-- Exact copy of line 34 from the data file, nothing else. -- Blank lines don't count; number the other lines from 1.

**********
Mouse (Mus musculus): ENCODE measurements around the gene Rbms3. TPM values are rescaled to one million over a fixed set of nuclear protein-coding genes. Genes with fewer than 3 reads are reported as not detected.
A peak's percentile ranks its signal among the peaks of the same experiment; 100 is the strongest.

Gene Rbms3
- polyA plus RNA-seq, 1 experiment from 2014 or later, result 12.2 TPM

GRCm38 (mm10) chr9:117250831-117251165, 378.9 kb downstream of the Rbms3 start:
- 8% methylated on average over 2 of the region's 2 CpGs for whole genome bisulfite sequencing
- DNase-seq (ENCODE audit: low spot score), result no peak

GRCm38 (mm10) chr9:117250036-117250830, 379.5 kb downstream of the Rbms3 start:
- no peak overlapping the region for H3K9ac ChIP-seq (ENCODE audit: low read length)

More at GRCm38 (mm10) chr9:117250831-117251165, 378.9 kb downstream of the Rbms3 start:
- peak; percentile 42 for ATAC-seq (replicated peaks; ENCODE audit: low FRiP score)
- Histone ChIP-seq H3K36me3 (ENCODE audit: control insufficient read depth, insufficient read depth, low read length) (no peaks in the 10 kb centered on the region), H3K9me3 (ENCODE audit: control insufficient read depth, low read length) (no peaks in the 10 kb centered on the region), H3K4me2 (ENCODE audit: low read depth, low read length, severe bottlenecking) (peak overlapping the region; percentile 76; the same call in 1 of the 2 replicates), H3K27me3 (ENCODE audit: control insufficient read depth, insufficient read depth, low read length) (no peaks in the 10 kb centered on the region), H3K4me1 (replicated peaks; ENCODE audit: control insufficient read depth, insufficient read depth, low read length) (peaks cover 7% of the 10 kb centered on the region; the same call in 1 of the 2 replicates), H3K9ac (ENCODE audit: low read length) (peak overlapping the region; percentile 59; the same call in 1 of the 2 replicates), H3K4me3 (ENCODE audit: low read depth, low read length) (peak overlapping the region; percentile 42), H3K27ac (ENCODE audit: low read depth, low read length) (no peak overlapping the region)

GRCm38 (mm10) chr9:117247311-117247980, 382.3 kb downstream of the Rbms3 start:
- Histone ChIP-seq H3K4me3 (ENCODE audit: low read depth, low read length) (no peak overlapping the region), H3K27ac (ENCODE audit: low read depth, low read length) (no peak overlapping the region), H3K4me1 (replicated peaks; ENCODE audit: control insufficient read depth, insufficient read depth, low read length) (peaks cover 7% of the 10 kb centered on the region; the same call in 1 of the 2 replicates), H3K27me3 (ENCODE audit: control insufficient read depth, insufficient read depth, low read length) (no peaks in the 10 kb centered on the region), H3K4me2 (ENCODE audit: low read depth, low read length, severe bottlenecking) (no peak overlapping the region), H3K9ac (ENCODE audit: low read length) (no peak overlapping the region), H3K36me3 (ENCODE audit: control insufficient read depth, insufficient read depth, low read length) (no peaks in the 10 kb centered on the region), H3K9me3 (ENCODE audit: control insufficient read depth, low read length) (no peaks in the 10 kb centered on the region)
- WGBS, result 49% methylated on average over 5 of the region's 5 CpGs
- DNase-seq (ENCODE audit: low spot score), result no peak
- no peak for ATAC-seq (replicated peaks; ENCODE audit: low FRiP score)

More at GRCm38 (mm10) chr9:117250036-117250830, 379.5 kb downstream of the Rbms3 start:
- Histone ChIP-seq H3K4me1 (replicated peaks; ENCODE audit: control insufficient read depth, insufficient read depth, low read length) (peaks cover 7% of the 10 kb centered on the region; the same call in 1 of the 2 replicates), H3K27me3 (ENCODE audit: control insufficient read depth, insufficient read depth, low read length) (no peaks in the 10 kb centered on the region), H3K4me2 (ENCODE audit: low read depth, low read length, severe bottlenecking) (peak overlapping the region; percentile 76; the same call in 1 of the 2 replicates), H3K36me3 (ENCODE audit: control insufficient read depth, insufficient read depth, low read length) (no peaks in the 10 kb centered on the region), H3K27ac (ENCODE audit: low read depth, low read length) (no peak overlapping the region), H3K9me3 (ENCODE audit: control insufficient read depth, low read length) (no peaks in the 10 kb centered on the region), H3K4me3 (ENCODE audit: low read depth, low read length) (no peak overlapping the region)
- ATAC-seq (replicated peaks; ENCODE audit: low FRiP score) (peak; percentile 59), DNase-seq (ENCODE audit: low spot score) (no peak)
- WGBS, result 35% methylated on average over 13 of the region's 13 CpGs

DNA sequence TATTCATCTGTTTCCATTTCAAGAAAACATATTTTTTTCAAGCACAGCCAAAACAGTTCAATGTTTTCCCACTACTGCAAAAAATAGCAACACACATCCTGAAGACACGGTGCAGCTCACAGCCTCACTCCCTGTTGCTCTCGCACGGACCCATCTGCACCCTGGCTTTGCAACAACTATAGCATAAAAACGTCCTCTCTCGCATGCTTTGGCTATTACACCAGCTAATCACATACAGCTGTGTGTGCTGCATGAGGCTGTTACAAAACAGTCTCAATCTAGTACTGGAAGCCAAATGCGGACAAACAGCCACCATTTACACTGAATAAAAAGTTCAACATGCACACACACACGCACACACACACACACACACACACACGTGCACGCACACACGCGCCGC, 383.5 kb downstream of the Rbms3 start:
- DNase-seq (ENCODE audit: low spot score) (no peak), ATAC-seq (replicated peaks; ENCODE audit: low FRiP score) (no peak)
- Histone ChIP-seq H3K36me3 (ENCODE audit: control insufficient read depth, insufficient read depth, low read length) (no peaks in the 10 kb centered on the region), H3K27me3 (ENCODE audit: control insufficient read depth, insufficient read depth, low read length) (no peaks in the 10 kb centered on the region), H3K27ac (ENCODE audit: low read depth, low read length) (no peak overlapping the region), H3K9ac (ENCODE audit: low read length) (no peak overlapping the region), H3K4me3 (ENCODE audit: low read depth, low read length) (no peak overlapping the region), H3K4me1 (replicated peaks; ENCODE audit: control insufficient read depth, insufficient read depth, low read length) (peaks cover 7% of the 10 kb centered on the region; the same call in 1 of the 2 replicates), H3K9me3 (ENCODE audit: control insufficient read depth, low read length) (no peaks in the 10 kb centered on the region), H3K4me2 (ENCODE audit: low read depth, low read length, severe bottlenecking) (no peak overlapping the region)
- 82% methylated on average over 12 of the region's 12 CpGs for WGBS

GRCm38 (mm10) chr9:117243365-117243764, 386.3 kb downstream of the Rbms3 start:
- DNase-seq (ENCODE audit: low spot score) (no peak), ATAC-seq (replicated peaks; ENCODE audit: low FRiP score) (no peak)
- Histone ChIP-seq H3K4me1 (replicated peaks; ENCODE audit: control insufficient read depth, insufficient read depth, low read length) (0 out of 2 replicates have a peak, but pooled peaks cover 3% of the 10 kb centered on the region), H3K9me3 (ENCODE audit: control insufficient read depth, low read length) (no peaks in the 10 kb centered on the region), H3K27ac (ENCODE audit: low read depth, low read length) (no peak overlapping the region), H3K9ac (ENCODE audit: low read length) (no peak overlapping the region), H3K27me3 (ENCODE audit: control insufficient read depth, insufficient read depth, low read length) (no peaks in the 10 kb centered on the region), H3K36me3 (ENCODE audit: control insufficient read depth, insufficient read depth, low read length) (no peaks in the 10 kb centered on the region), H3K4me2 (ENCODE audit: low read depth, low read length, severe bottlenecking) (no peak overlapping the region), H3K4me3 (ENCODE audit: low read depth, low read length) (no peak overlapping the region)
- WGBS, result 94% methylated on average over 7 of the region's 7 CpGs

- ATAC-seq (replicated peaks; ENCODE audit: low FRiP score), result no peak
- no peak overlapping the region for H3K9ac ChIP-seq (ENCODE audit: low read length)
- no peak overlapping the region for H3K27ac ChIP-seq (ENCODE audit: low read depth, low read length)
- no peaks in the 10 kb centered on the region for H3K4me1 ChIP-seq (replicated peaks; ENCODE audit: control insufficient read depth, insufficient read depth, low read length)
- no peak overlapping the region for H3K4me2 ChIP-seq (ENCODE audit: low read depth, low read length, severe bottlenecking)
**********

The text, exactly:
- no peak overlapping the region for H3K4me2 ChIP-seq (ENCODE audit: low read depth, low read length, severe bottlenecking)